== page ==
A few days into 2016 and you may already be beating yourself up for breaking those New year’s Resolutions once again?
Perhaps even now, an annoyingly judgemental little voice inside is reproaching you for your obvious lack of commitment and willpower. You told yourself, this year you would eat healthier, cut back on the booze, get down the gym or go for a run every day?
Now, as you sit back on the sofa with a ‘well deserved glass of wine’ after a hard day’s work, you wonder where the motivation went ……and how you might get it back?
If you’ve broken your New Year’s resolutions just a few days in, it might help you to know you are not alone. According to a YouGov survey last year, 63% of us started out with New Year’s resolutions that were broken by the end of January.
However, in the same survey, a smug 10% said they never break their New Year’s resolutions. How come?
Why can some people focus with laser-like precision on their plans and goals, while the rest of us simply fall by the wayside? Are there dark forces at work, or do the 10% have a secret we should all know?
An initial clue might lie in asking yourself ‘just who am I making this change for?’
If you’re being pressurised by others to lose weight for instance, you are much less likely to succeed than if it is you, yourself, who wants to drop a dress size.
In a study of 128 obese people, who embarked on a 6 month weight loss programme, it was found that those who wanted to make change for the sake of their own health were much more likely to lose weight and keep it off than those who were under pressure from friends and family.
Self motivation is obviously one of the keys to success, but what about the role of willpower?
The marshmallow experiment
Will willpower alone will do the trick?
The Stanford marshmallow experiment was a series of studies on delayed gratification in the late 1960s and early 1970s led by psychologist Walter Mischel.
In the studies, a child was offered a choice between a small reward ( a marshmallow, cookie or pretzel)provided immediately, or two small rewards if they waited approximately 15 minutes, during which time a tester left the room and then returned.
In follow-up studies, researchers found the children who were able to wait for the larger reward tended to have better long term life outcomes and were more successful or happier.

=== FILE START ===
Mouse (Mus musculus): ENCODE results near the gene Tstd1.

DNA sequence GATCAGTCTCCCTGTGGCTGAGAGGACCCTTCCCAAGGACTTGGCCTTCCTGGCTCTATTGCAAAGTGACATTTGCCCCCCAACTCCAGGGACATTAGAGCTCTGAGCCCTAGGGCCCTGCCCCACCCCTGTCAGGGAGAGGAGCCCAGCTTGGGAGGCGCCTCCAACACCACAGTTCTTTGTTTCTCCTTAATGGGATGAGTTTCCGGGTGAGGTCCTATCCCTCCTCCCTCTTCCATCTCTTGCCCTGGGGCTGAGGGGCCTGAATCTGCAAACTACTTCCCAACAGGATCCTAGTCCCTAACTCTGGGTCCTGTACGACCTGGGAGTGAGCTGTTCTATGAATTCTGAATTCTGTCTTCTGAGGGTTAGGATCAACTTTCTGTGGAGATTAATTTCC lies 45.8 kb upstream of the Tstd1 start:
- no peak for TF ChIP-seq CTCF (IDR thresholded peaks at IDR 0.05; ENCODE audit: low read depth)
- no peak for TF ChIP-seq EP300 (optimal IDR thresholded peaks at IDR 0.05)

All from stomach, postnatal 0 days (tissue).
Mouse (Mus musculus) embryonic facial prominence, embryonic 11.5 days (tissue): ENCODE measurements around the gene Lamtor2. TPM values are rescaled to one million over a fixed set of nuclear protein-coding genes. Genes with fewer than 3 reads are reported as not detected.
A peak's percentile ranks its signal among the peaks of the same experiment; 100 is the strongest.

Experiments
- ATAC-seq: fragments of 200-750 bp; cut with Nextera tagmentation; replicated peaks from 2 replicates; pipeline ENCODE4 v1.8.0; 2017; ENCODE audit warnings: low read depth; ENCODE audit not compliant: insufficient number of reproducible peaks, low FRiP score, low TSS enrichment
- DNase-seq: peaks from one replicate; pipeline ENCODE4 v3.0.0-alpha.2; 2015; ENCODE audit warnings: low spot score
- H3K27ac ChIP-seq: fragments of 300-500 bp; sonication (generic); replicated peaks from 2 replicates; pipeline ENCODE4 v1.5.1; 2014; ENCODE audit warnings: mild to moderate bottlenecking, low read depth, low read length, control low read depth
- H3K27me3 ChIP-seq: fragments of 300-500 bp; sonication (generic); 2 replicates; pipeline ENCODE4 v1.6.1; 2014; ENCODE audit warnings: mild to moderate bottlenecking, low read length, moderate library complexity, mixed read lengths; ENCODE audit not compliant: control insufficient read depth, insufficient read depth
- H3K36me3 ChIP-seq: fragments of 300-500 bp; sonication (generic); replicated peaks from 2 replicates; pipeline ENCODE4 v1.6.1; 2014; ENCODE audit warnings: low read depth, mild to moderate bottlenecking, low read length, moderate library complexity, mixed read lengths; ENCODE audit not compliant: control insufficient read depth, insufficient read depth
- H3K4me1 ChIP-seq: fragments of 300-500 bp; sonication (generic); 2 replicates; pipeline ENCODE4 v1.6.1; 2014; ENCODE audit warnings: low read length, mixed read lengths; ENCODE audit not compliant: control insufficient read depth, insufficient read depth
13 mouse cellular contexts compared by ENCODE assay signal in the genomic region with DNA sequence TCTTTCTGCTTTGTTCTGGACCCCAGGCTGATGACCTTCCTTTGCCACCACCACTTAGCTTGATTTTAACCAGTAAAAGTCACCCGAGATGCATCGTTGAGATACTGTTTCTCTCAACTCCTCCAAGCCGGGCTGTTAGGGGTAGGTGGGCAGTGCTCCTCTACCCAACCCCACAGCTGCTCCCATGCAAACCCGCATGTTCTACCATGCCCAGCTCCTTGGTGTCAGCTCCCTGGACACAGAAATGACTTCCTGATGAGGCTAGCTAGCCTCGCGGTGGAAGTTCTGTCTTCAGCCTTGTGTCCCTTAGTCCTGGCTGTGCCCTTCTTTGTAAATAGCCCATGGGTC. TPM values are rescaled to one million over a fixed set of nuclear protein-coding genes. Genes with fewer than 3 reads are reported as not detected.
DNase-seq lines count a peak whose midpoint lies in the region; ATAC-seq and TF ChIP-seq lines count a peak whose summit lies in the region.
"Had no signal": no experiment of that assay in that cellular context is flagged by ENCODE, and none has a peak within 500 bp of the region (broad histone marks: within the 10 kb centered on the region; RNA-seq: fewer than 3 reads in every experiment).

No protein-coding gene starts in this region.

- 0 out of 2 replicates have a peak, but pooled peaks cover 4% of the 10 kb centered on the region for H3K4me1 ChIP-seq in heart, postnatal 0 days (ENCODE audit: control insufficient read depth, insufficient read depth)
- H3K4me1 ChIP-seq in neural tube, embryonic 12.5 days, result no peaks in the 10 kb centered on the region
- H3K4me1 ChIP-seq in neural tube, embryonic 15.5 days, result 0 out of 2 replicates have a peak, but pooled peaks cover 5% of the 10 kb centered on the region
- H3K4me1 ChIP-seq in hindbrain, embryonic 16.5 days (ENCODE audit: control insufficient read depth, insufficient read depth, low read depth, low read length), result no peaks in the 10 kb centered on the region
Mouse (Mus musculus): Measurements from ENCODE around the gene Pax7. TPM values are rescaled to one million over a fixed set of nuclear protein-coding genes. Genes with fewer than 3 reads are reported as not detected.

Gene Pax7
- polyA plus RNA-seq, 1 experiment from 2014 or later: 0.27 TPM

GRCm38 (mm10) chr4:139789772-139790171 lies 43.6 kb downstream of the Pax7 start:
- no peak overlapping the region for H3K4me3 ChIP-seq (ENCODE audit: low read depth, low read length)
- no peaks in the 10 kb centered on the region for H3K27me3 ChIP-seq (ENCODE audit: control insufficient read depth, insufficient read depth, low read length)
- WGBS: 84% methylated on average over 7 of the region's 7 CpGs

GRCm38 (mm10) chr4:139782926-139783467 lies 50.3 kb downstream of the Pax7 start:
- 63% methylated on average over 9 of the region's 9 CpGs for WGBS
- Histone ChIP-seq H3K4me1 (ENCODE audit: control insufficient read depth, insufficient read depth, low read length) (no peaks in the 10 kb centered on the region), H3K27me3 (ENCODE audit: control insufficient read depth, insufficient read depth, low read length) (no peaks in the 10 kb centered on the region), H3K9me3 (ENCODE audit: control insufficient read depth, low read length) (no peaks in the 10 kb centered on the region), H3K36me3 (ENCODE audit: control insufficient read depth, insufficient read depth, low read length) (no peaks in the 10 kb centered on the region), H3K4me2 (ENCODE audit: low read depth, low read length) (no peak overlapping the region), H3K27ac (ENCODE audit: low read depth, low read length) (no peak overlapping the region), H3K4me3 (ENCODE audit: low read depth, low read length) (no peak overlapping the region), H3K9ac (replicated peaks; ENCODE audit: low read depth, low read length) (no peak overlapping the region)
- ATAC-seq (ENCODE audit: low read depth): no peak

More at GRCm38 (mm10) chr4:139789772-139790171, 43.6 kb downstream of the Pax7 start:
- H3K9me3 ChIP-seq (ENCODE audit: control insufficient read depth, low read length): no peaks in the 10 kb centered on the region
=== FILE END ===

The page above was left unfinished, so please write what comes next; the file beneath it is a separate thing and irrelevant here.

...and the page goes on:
It seems some of the children were simply able to exert more self control than others.
Responding from your rational brain rather than reacting from your emotional brain equates to emotional intelligence. Some of us do seem to naturally have more of it than others, but EI is a skill and, like all skills, can also be learned.
Emotional intelligence allows you to ask yourself the question, ‘will this action take me towards my preferred outcome or away from it? Will this cream cake take me towards my goal of losing 10Ib or away from my goal?
Filling the intention-action gap
But it seems that, when it comes to keeping our resolutions, willpower on its own is also not enough especially when obstacles get in the way and particularly if your New Year’s resolutions were not specific or strategic enough.
You need to fill the intention-action gap with a clear plan of action.
Simply put, you must pin it down to ‘the where, the when and the how’ with an ‘if-then’ strategy that rolls your new behaviour out into your everyday life and helps you deal with the glitches and curve-balls that could throw you off course.
If, for instance, this is the year when you will start running or walking every day, you need to make an appointment with yourself to identify when and how you are going to fit that into your schedule.
The if-then strategy comes into play as an ‘if X happens then I will do Y’ for situations such as:
• If it rains then I will wear waterproofs
• If the phone rings just as I’m about to go out, then I will let the answer phone get it until I get back.
Now, not only do you have a strategy but you also have a system which anchors your behaviours into your environment. This is a good way to replace bad habits with good habits.
The big news is, once you’ve put a new behaviour pattern in place for 21-18 days, new neural pathways are formed in the brain. The if-then strategy has helped you become more mentally efficient in implementing your new way of behaving.